How do I get treated for syphilis?

Syphilis can be easily cured with antibiotics. Your sexual partners need to be treated, too. If you don’t treat syphilis, it can lead to very serious health problems.

What is the treatment for syphilis?

Syphilis is usually super easy to get rid of in the early stages. Your nurse or doctor will prescribe antibiotics to treat the infection — usually penicillin, unless you’re allergic or can’t take it for other reasons.
If you’re having syphilis treatment, it’s really important for your sexual partners to get treated also. Otherwise, you may pass the infection back and forth, or to other people.

What do I need to know if I get treated for syphilis?

If you’re getting treated for syphilis:

Take all of your medicine the way your doctor tells you to, even if your symptoms go away sooner.
Your partner(s) should also get tested and treated for syphilis, so you don’t re-infect each other or anyone else.
Don’t have any kind of sex (vaginal, anal, oral) until you and your partners have finished your treatments, and any sores are totally healed.
Don’t share your medicine with anyone. If your partner needs treatment, you should each get your own separate doses of antibiotics. Make sure you both take all of the medicine prescribed to you.
Even if you finish your treatment and the syphilis is totally gone, it’s still possible to get a new syphilis infection again if you’re exposed in the future. Syphilis isn’t a one-time-only deal. So, use condoms and/or dental dams and get tested regularly.

What happens if I don’t get treated for syphilis?

Even though syphilis is common and has mild symptoms in the beginning, it can become a really big deal if it’s not treated. You can also easily pass it to other people.
Syphilis is easily cured in the early stages. But if you don’t treat syphilis early on, it can get worse and do serious harm to your body in the future. Late stage syphilis can lead to health problems that can’t be reversed or healed, like blindness or paralysis.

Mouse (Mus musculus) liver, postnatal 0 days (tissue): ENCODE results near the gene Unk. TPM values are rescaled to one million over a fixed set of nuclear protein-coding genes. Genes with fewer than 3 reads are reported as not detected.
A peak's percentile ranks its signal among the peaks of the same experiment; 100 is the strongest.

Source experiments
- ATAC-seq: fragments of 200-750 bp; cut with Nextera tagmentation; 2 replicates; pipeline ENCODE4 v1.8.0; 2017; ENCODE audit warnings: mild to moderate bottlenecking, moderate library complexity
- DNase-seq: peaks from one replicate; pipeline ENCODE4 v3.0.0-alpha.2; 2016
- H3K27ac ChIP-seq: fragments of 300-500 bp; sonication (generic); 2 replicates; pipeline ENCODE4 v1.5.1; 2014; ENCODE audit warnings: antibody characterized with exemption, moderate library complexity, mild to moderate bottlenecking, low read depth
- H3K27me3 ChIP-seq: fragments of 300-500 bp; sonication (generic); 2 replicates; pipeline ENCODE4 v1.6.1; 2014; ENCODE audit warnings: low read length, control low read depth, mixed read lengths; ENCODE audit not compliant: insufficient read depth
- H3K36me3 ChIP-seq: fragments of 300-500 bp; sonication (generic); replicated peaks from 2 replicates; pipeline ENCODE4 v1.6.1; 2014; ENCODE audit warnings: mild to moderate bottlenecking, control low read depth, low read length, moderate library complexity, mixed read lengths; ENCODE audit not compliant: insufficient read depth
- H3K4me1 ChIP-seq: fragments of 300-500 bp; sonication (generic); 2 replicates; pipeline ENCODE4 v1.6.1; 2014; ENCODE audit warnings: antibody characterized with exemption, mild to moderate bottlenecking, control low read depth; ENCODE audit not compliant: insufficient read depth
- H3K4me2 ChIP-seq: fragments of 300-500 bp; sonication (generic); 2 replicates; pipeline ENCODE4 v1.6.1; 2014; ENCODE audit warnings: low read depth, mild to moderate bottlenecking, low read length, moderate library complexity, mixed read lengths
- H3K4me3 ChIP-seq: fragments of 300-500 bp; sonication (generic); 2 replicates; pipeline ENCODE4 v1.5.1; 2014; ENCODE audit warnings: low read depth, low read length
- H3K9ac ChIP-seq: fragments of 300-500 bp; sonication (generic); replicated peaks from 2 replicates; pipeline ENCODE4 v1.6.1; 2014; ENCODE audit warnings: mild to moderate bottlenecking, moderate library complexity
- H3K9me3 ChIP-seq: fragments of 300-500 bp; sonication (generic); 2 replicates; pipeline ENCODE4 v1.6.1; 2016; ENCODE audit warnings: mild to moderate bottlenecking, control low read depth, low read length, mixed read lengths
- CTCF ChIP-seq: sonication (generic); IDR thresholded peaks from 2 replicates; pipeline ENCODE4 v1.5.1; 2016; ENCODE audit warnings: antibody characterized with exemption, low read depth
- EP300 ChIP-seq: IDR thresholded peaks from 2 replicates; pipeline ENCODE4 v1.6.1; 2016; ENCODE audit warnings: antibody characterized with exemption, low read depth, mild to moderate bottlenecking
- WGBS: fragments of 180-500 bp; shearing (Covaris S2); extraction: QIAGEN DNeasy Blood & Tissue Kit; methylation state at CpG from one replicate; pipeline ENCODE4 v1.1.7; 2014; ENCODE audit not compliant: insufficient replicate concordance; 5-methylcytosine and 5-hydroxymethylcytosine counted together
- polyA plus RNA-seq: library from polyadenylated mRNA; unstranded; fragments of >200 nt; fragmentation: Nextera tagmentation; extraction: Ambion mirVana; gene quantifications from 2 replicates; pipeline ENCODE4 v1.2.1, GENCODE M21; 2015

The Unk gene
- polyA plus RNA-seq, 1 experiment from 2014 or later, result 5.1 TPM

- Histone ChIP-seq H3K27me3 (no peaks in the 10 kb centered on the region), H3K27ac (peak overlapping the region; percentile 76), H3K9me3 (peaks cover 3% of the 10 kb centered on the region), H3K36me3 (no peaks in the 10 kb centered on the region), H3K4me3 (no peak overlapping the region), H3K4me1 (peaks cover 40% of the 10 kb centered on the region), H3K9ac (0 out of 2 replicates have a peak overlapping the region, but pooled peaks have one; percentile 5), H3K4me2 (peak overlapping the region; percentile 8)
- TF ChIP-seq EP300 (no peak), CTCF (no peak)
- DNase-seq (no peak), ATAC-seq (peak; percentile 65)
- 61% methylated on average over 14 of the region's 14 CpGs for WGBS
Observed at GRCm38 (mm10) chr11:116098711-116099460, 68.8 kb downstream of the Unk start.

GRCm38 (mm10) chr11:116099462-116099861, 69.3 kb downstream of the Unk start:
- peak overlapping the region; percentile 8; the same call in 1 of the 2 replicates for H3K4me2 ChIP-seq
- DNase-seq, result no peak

Syphilis can also cause problems if you’re pregnant. Syphilis can be passed to your fetus during pregnancy or to your baby at birth. This is called congenital syphilis, and it’s very dangerous. Congenital syphilis can lead to stillbirth, birth defects, or infant death. You should be tested for syphilis if you’re pregnant to make sure this doesn’t happen.
Having syphilis also increases your chances of getting or spreading HIV, the virus that causes AIDS.

How is syphilis prevented?

Syphilis is spread through sexual contact. So the best way to prevent syphilis is to get tested regularly and use condoms and/or dental dams if you have sex.

How do I avoid getting syphilis?

Syphilis is spread from sexual contact with someone who has it. It can be passed even if no one cums. Syphilis is spread during vaginal, anal, or oral sex.
So, the best way to avoid syphilis and other STDs is to not have vaginal, anal, or oral sex at all. But most people have sex at some point in their lives, so knowing how to have safer sex is important. Using protection when you have sex really helps to lower your chances of getting an STD.
Getting tested for STDs regularly is another important way to keep yourself healthy.

How can I make sure I don’t give anyone syphilis?

If you find out that you have syphilis, don’t panic. Syphilis is easily cured, and there are a few ways to make sure you don’t give it to other people.
Tell your past and present sexual partners that you have syphilis, so they can get tested and treated too.
Don't have sex with ANYONE until you’ve totally finished your treatment and your syphilis sores are completely healed.
Your sex partners should also be treated before they have sex with anyone again, including you.
Once you’ve finished your treatment and start having sex again, use condoms every single time you have sex.
Telling someone you have an STD isn’t anyone’s idea of a good time. But syphilis is really, REALLY common and can be easily cured, so try not to be too embarrassed or stressed out about it. Once you get the conversation over with, you can both get treated and get on with your lives.